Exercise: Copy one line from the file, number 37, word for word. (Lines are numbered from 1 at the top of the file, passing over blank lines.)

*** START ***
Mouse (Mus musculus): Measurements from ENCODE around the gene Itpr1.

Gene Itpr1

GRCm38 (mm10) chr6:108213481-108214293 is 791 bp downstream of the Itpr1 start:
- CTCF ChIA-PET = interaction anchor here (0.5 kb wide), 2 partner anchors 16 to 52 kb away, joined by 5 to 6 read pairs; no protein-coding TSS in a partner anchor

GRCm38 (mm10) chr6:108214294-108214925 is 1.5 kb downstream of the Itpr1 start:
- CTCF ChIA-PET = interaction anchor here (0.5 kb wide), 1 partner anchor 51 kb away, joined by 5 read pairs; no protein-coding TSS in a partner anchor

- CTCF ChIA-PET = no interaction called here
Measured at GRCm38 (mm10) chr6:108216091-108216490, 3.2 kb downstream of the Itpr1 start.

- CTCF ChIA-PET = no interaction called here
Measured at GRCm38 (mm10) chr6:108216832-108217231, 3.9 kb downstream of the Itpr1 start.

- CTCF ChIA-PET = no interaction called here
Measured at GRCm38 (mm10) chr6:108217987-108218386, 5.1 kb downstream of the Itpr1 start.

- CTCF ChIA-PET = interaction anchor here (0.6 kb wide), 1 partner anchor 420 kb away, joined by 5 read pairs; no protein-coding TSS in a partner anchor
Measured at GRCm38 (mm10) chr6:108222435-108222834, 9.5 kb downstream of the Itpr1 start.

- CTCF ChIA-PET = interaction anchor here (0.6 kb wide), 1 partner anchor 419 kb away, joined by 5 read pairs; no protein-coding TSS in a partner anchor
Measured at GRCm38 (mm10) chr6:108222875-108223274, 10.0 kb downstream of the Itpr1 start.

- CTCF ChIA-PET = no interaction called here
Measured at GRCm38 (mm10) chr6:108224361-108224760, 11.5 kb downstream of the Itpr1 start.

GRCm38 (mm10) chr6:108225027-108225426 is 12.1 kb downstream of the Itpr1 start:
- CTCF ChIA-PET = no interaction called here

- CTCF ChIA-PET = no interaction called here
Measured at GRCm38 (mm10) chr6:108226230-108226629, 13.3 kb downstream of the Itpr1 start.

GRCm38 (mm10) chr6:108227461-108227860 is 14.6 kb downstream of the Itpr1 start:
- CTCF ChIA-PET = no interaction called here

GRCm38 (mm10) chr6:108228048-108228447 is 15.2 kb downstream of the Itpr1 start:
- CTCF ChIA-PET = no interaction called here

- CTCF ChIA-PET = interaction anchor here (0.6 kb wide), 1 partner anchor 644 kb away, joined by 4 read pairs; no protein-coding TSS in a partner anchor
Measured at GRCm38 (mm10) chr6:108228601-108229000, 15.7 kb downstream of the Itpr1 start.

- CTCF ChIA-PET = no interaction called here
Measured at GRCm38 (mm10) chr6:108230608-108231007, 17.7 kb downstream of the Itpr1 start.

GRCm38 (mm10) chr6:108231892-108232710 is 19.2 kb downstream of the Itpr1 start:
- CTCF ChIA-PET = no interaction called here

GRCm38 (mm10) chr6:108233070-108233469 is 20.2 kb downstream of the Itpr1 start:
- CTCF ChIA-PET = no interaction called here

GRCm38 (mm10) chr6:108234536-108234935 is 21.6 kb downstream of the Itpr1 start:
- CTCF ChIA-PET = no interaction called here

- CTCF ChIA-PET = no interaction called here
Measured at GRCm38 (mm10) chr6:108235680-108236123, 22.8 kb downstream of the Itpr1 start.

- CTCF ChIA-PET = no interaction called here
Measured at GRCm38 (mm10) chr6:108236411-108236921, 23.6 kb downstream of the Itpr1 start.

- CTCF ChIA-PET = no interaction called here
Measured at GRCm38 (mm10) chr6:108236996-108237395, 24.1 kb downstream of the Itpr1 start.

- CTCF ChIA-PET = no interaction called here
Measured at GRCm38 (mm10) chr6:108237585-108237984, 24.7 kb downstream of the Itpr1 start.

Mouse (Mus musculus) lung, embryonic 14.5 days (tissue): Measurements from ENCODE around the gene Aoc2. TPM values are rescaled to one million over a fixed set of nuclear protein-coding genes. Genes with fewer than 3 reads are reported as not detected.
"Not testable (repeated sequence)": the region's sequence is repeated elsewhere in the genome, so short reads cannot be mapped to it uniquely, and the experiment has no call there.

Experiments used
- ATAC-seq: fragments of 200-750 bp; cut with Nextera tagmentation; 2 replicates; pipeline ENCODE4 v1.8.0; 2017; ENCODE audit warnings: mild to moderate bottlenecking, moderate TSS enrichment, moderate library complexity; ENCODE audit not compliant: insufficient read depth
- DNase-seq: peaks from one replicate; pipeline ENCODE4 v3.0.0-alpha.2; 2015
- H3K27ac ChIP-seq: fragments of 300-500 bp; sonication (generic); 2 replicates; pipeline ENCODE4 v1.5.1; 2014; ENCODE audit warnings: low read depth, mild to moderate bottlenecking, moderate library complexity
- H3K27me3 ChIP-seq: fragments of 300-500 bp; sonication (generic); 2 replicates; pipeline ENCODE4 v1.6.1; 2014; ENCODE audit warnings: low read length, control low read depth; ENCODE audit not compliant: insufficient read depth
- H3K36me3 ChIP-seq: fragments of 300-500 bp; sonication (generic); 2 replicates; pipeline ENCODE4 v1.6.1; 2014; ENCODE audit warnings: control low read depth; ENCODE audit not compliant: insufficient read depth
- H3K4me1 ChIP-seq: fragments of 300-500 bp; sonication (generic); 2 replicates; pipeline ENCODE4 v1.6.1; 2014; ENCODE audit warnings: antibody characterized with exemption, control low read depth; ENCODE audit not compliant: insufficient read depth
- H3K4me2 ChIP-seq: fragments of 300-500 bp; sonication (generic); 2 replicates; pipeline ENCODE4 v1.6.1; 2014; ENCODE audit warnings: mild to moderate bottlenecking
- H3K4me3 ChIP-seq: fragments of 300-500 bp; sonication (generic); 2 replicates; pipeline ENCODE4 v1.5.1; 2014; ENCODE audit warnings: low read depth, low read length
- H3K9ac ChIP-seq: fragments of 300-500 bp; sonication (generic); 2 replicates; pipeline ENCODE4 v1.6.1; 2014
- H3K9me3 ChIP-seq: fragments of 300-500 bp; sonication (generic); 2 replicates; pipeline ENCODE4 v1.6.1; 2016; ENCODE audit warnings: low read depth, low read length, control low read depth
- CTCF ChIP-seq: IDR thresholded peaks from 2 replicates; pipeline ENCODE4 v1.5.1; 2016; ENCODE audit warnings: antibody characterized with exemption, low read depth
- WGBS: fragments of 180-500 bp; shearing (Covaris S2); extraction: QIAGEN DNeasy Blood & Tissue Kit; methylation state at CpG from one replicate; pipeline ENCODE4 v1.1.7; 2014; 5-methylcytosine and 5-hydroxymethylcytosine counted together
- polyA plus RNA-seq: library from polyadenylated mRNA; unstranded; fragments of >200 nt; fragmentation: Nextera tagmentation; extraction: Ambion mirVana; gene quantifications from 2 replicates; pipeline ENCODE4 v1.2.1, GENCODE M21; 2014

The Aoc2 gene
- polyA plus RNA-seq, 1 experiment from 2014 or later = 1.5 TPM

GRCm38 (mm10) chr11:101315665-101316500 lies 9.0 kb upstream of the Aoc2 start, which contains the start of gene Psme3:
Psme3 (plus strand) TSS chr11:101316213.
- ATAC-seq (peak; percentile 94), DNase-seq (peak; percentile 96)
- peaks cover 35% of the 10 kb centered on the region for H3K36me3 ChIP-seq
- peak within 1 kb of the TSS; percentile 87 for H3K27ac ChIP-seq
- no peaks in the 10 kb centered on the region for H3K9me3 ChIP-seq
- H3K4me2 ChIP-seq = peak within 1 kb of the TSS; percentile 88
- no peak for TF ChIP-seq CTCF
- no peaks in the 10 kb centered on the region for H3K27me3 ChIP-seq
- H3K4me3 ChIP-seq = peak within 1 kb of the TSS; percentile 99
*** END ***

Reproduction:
- CTCF ChIA-PET = no interaction called here